Focusing on SiC Technology With WeEn Semi’s CEO
Founded in Aug 2015, WeEn Semiconductors is committed to improving power conversion efficiency and providing superior power products for home appliances, renewable energy, automobiles, telecom and more.
When PCIM Europe returned as a live face-to-face event and WeEn Semi showcased its latest products and technology to the industry, we had the chance to talk with WeEn Semi’s CEO, Markus Mosen, for his insightful views on the industry.
Holger Moscheik: What new technologies and products are WeEn Semi showcasing at PCIM Europe? Please tell us about it.
Markus Mosen: Thank you for having us here and having a chance to talk. I’m very happy to see that after three years we are physically back at PCIM! A lot of things happened in these last three years with respect to technology for WeEn Semi product development, as well as internal staff development. We might talk about that later and about the size of the company in terms of revenue, which has almost doubled. In Europe, the number one topic is Wide Bandgap Technology, SiC and GaN. I can see plenty of companies exhibiting these technologies.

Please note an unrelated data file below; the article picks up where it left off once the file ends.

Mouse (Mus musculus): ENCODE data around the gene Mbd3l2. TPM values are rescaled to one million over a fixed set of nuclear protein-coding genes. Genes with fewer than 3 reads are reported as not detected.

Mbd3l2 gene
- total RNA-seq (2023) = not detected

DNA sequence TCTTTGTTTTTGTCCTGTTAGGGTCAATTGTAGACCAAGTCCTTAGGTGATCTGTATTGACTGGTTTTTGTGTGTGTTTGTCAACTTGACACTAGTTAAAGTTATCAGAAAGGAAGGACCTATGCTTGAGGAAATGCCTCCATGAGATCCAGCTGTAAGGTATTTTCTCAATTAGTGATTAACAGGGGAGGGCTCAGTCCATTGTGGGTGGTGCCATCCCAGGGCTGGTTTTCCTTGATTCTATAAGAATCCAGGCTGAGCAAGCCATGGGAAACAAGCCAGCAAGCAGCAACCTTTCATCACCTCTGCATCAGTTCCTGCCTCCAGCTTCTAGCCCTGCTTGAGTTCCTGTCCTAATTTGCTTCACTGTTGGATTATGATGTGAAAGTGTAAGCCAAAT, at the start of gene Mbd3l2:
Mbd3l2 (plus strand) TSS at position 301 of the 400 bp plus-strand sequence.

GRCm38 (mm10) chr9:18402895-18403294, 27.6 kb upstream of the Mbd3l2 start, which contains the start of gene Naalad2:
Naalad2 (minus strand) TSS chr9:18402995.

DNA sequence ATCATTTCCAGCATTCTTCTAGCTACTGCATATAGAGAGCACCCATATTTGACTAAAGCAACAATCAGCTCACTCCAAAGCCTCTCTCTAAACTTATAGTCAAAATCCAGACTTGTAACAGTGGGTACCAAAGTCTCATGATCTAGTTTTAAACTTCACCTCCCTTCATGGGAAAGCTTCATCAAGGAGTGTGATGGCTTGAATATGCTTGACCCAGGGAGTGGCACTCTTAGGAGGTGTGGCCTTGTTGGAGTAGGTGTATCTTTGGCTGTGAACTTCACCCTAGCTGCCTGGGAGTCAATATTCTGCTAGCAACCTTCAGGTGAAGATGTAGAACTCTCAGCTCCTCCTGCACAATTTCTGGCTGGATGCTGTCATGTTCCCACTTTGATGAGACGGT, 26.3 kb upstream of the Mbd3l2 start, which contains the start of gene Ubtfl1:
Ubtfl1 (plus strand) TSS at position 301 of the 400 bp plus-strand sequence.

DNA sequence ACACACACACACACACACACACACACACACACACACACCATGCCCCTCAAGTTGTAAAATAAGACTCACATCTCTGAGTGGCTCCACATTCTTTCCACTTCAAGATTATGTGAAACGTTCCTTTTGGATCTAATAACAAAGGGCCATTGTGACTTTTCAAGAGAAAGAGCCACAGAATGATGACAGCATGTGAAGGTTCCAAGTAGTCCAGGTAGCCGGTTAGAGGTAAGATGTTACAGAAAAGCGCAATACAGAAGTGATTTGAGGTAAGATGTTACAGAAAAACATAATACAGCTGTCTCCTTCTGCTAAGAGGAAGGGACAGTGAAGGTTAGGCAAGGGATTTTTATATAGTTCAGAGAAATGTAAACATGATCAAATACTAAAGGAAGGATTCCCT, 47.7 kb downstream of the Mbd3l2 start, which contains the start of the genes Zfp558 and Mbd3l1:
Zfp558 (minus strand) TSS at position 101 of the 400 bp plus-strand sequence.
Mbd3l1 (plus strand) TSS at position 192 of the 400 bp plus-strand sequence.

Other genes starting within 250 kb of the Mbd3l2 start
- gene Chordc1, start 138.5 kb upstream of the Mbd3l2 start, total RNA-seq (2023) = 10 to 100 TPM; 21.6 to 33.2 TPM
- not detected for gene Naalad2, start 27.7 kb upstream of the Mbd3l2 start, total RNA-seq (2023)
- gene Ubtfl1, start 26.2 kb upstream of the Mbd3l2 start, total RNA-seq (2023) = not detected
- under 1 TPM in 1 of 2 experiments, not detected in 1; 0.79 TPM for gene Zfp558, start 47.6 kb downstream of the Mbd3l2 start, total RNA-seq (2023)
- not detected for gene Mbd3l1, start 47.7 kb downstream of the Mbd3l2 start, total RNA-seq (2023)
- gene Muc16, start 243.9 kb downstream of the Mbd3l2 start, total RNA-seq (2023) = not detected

Markus Mosen. Image used courtesy of Bodo’s Power Systems
This year at PCIM, we are presenting our 6th generation SiC diodes and for the first time SiC MOSFETs, which we released in Q4 of 2021. We are showing our first platform for IGBTs, which has 650V and 1200 V products. Also, we are exhibiting our new TVS (Transient Voltage Suppressor) and ESD (Electrostatic Discharge) portfolios for the first time.
As you can see, there are many things happening in our new portfolio, but we have also invested in our existing and well-running product portfolio, such as Fast Recovery Diodes, Schottky Diodes, Standard Diodes, Bridge Diodes and, last but not least T&T (Thyristors & Triacs), which still represent our major product families.
We have more to come in the pipeline and new technologies to be released by the end of this year, like IGBT 8-inch Trench Gate/Field Stop Technology from a new foundry and SiC, where we are using foundries in the US, Taiwan & China (4-inch and 6-inch wafers). Basically, we are offering the same level of performance as other market players and we are sure that our performance is on par with the top companies in the segment.